Encountering Algebraic Reasoning in Contemporary Classrooms: Epilogue



The analyses in the chapters have taken us into a variety of classrooms at the particular point in time when students are introduced to algebra. There are similarities as well as differences between the classrooms documented in terms of the instructional practices that unfold and the cultures of learning they represent. The empirical results show how teachers, on the basis of their experiences and conceptions about what it means to learn algebra, design classroom activities that they consider conducive to introducing algebra. At the same time, it is obvious that students struggle with the new concepts and procedures and the requirements of modeling problems in the expected mathematical format. In these learning trajectories, there are signs that students are accustomed to arithmetic procedures and a focus on arriving at numerical answers; experiences and assumptions which seem to make it difficult for them to take on tasks that require algebraic forms of reasoning.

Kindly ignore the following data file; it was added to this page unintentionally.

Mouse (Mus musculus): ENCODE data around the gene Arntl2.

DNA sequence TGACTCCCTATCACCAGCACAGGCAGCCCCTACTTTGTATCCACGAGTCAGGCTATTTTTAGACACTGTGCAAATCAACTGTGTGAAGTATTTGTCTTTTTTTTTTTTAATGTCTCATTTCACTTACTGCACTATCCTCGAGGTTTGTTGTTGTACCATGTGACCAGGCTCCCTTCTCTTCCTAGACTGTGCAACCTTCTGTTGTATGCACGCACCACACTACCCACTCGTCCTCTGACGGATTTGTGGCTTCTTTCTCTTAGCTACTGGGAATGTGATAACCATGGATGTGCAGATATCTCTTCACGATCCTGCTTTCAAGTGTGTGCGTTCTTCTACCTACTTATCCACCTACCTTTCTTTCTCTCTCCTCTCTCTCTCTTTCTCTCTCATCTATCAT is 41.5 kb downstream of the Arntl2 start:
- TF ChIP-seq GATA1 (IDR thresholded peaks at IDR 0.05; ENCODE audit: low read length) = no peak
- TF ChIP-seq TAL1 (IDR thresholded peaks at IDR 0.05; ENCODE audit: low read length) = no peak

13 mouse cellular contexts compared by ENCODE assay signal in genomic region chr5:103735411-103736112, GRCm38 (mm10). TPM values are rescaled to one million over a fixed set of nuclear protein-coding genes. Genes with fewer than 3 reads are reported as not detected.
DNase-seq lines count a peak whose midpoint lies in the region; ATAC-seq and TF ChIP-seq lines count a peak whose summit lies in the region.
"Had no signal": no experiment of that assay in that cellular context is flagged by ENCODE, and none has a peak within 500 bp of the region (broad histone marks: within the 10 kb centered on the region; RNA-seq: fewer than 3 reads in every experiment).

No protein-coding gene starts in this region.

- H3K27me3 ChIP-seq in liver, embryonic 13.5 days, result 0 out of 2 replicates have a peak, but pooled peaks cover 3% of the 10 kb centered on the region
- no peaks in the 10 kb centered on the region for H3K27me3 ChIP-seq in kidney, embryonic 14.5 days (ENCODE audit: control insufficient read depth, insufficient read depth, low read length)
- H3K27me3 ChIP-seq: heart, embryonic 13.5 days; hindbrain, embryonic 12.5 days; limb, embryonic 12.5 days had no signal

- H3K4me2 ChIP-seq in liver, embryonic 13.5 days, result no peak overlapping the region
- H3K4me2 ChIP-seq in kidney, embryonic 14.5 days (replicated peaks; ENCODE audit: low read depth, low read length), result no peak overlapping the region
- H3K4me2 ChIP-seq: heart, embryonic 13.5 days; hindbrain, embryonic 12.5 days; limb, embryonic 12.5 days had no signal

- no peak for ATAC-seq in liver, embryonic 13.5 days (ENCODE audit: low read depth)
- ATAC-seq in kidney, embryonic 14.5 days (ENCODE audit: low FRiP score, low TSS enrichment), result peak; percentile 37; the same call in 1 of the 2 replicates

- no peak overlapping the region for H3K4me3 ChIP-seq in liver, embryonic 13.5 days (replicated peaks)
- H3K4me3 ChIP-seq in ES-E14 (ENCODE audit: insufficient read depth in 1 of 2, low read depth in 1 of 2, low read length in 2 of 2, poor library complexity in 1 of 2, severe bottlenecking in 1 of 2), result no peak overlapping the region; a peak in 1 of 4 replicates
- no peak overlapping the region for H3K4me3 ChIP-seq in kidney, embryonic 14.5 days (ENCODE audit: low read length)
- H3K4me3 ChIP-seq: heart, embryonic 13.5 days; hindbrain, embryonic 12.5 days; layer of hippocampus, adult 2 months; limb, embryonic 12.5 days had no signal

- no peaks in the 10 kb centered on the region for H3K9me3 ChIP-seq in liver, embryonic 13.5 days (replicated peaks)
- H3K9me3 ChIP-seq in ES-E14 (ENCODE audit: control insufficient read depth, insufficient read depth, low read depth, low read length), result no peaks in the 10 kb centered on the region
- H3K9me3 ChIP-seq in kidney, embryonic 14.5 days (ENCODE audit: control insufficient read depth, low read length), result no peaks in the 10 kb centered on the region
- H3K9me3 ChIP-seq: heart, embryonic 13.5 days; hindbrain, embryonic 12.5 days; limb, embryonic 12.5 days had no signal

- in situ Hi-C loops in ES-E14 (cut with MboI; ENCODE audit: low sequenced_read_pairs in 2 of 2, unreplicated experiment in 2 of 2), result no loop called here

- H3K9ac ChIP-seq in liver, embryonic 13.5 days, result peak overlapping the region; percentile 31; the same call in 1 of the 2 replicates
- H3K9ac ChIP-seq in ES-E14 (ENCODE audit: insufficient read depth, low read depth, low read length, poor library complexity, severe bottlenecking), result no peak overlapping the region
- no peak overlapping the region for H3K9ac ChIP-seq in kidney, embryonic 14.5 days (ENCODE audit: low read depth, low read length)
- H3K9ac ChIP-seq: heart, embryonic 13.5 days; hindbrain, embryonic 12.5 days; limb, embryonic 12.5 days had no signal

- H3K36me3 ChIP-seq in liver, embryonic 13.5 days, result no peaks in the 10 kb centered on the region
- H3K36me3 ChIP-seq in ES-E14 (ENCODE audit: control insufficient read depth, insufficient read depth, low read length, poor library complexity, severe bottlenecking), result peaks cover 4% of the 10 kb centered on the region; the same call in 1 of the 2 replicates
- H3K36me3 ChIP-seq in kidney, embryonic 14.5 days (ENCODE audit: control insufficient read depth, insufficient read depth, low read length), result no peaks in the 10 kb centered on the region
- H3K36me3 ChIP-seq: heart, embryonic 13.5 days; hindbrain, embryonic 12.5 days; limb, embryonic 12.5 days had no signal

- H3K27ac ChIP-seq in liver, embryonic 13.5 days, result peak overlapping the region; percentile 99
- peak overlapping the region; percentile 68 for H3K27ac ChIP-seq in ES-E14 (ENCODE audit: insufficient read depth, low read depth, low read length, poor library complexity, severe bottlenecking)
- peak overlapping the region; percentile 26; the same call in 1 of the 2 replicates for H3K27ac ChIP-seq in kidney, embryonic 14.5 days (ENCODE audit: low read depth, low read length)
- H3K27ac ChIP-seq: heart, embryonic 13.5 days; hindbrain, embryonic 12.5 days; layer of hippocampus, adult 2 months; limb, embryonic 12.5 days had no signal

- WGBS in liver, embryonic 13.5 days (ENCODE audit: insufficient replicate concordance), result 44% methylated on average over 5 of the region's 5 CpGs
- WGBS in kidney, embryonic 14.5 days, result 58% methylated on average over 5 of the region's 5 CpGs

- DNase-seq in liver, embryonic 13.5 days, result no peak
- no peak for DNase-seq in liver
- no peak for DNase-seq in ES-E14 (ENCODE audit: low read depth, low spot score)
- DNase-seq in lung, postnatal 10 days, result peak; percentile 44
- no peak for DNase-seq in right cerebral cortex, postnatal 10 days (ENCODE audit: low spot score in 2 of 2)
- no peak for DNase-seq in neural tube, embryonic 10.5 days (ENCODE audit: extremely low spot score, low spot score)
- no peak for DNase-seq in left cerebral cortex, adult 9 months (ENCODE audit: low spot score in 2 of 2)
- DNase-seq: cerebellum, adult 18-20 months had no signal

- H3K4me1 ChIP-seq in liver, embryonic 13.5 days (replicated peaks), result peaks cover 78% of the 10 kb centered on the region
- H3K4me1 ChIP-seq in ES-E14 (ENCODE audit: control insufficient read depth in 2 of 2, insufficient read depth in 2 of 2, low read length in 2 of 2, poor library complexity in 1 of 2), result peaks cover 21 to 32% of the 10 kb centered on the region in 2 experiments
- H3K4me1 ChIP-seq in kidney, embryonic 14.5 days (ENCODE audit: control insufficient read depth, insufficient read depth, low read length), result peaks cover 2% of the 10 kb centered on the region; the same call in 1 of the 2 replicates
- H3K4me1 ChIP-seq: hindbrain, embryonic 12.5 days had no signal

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Authors and Affiliations

  1. 1.Department of EducationCommunication and Learning, University of GothenburgGothenburgSweden
  2. 2.Department of Pedagogical, Curricular and Professional StudiesUniversity of GothenburgGothenburgSweden

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